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Since 2020, Thames Water has discharged a minimum of 72 billion litres of sewage into the River Thames.

Recently released data shows that Thames Water has discharged a minimum of 72 billion litres of sewage into the River Thames since 2020, which is approximately equivalent to 29,000 Olympic swimming pools.

Water firms have no legal obligation to report the amount of sewage discharged, only the number of hours that it was released. But campaigners argue this data is insufficient as this does not properly quantify how much sewage is in England’s rivers.

The Liberal Democrats obtained the data through an environmental information request and are urging water companies to be more open about sewage spillage.

In many regions, there are no devices for measuring volume. However, Thames Water utilizes sewage monitors in certain locations to track volume. These monitors were implemented during the construction of the Thames Tideway and are currently the only known devices of their kind in the country. As they do not cover the entire network, it is probable that a larger amount of sewage was released than what was measured.

In the previous year, the Thames experienced a discharge of at least 14.3 billion litres of sewage, with the highest amount occurring in 2021 at a minimum of 32 billion litres.

The location most heavily impacted by sewage discharge was Mogden near Twickenham, with a total of 17.1 billion litres released into the river. This area is home to a nature reserve, unique animals, and popular swimming and boating spots. Close behind was Crossness in east London, which saw 15.8 billion litres of sewage spilled.

Liberal Democrat MP for Twickenham, Munira Wilson, believes that Thames Water should be dissolved and replaced with a “public good company” led by environmentalists. This new company should prioritize the environment over profits.

The statement expressed that the recent shocking revelations highlight the need for Thames Water to be held accountable. It is unacceptable that Conservative officials are choosing to ignore the issue and allow Thames Water to continue their actions. The government’s inaction is resulting in polluted rivers and excessive profits for water company executives. It is time for water companies to prioritize the environment over profit, as their actions are causing harm to our rivers and the creatures that inhabit them.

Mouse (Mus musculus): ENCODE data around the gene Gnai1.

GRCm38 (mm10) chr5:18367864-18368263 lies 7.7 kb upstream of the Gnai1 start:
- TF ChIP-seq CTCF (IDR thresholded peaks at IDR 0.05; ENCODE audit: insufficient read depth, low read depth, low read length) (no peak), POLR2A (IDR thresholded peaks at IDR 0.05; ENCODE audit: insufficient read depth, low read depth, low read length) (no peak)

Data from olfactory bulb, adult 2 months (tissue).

The Environment Agency has fined Thames Water a total of £35.7m for causing pollution incidents between 2017 and 2023. Recently, the company was fined £3.3m for releasing untreated sewage into rivers, resulting in the death of over 1,400 fish. Thames Water plead guilty to four charges in a prosecution by the Environment Agency.

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Wilson stated that it is important for water companies to track the amount of sewage being released, rather than just the duration of the release. She expressed her concern that this issue is only scratching the surface.

As the majority of sewage monitors are incapable of accurately measuring the amount of sewage being discharged, it is estimated that this number could reach into the trillions. Water companies are installing monitors that are not equipped to handle this task and conceal the actual extent of their unsanitary sewage practices.

The government ought to mandate that Thames Water install new sensors to track the amount of sewage being released. This would help identify the locations that are most in need of protection from this harmful action.

A spokesperson from Thames Water stated that their EDM monitoring equipment is not capable of measuring volumes and was not designed for that purpose. They do, however, release “near real-time data” on the duration of sewage discharges for each of their 468 permitted locations through their dedicated website. They have the capability to calculate the volume discharged at a few sites related to the Tideway Tunnel, but this is not done regularly across all sites. The main focus is on preventing the need for these discharges, and plans have been published to upgrade more than 250 sewage treatment works and sewers.

Source: theguardian.com